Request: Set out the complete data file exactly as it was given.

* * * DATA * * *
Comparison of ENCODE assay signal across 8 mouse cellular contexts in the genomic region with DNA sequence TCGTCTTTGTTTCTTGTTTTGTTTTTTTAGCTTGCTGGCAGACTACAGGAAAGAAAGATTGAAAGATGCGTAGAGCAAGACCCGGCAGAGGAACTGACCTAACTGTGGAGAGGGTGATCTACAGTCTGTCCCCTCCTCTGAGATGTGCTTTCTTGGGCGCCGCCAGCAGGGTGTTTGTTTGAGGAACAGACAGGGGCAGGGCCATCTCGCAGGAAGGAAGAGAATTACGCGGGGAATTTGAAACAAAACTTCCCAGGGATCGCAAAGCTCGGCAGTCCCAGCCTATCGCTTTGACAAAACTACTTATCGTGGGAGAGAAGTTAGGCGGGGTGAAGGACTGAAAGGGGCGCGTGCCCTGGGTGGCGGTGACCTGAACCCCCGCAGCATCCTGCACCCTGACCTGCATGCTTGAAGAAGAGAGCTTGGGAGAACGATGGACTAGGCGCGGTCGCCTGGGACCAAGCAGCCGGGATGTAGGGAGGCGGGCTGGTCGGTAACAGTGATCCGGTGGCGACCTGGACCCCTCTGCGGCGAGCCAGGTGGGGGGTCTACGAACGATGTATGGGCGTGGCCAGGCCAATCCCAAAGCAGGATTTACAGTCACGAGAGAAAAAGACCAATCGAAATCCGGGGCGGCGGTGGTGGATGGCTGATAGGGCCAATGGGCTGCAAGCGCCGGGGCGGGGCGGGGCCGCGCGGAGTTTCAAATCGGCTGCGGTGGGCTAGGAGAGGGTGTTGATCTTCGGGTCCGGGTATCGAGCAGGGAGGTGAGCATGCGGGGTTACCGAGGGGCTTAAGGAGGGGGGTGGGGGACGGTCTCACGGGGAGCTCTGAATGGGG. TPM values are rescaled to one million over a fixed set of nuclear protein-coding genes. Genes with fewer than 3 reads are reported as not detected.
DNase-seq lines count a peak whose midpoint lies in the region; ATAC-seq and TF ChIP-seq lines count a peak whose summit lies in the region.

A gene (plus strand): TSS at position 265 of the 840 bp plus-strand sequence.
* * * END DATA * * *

Comparison of ENCODE assay signal across 8 mouse cellular contexts in the genomic region with DNA sequence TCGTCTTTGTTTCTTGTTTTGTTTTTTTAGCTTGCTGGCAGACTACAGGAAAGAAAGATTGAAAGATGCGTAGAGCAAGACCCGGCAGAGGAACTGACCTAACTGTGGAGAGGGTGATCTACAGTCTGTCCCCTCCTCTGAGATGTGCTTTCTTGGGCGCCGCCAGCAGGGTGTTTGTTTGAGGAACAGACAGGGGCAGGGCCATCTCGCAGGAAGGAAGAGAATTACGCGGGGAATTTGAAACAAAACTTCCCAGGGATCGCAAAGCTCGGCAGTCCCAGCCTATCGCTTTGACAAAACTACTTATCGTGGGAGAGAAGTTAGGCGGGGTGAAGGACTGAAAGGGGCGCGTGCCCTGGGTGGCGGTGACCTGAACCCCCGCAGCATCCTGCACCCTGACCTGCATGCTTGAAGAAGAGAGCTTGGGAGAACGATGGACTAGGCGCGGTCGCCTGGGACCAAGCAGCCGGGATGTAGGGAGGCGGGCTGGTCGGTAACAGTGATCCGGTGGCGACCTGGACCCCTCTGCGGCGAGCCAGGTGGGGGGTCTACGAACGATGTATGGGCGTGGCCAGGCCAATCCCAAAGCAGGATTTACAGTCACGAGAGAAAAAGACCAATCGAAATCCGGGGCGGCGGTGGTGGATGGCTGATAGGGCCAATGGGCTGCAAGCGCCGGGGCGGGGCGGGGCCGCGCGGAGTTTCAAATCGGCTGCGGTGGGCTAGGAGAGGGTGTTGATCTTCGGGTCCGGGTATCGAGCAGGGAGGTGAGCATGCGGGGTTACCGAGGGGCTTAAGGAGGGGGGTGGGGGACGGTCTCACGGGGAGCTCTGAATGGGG. TPM values are rescaled to one million over a fixed set of nuclear protein-coding genes. Genes with fewer than 3 reads are reported as not detected.
DNase-seq lines count a peak whose midpoint lies in the region; ATAC-seq and TF ChIP-seq lines count a peak whose summit lies in the region.

A gene (plus strand): TSS at position 265 of the 840 bp plus-strand sequence.